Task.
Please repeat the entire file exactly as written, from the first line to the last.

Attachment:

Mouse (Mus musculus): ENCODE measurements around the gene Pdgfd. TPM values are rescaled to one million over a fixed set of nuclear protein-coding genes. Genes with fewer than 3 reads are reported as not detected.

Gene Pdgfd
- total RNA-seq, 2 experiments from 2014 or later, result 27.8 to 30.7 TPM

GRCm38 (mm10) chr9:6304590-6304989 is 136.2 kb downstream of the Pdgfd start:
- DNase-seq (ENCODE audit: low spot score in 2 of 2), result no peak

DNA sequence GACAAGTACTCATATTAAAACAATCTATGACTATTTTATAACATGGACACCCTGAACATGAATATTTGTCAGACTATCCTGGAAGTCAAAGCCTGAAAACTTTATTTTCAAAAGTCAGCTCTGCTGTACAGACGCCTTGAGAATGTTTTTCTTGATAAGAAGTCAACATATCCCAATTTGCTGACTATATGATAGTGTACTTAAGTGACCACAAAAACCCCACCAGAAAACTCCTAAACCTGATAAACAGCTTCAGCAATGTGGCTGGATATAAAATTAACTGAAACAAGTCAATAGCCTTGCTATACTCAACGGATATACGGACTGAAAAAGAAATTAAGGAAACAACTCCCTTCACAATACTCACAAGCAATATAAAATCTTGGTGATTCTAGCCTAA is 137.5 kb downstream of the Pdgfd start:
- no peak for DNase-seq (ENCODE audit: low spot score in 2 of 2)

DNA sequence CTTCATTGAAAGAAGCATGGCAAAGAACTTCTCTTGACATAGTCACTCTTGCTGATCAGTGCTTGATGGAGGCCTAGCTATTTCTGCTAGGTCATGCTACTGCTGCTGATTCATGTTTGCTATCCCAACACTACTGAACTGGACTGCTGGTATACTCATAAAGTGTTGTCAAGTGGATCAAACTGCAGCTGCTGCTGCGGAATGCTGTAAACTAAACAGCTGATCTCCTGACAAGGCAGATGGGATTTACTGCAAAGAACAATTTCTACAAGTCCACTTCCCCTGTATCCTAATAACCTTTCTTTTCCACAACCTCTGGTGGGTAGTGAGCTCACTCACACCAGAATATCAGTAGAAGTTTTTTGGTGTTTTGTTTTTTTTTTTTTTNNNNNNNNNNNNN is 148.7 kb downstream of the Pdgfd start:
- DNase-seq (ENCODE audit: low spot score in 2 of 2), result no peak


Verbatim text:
Mouse (Mus musculus): ENCODE measurements around the gene Pdgfd. TPM values are rescaled to one million over a fixed set of nuclear protein-coding genes. Genes with fewer than 3 reads are reported as not detected.

Gene Pdgfd
- total RNA-seq, 2 experiments from 2014 or later, result 27.8 to 30.7 TPM

GRCm38 (mm10) chr9:6304590-6304989 is 136.2 kb downstream of the Pdgfd start:
- DNase-seq (ENCODE audit: low spot score in 2 of 2), result no peak

DNA sequence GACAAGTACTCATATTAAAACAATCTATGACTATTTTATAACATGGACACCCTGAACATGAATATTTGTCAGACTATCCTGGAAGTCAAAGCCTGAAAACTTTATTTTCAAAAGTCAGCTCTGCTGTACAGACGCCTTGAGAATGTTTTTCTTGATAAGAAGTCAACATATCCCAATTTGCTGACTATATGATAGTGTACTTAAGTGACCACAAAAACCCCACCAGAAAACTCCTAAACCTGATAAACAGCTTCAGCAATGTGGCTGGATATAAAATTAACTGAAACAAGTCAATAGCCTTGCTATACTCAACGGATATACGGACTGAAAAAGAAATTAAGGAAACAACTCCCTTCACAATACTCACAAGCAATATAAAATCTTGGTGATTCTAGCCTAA is 137.5 kb downstream of the Pdgfd start:
- no peak for DNase-seq (ENCODE audit: low spot score in 2 of 2)

DNA sequence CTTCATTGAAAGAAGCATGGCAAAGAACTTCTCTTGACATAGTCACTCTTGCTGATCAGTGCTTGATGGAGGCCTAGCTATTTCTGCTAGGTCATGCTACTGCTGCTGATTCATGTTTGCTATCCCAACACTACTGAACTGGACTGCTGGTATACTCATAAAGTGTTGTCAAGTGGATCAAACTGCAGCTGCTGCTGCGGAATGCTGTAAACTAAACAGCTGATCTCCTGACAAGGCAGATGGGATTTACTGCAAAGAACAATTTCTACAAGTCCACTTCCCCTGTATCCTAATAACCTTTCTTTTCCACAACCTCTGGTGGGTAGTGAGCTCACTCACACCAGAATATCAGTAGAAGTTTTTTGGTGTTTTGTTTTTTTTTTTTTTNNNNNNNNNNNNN is 148.7 kb downstream of the Pdgfd start:
- DNase-seq (ENCODE audit: low spot score in 2 of 2), result no peak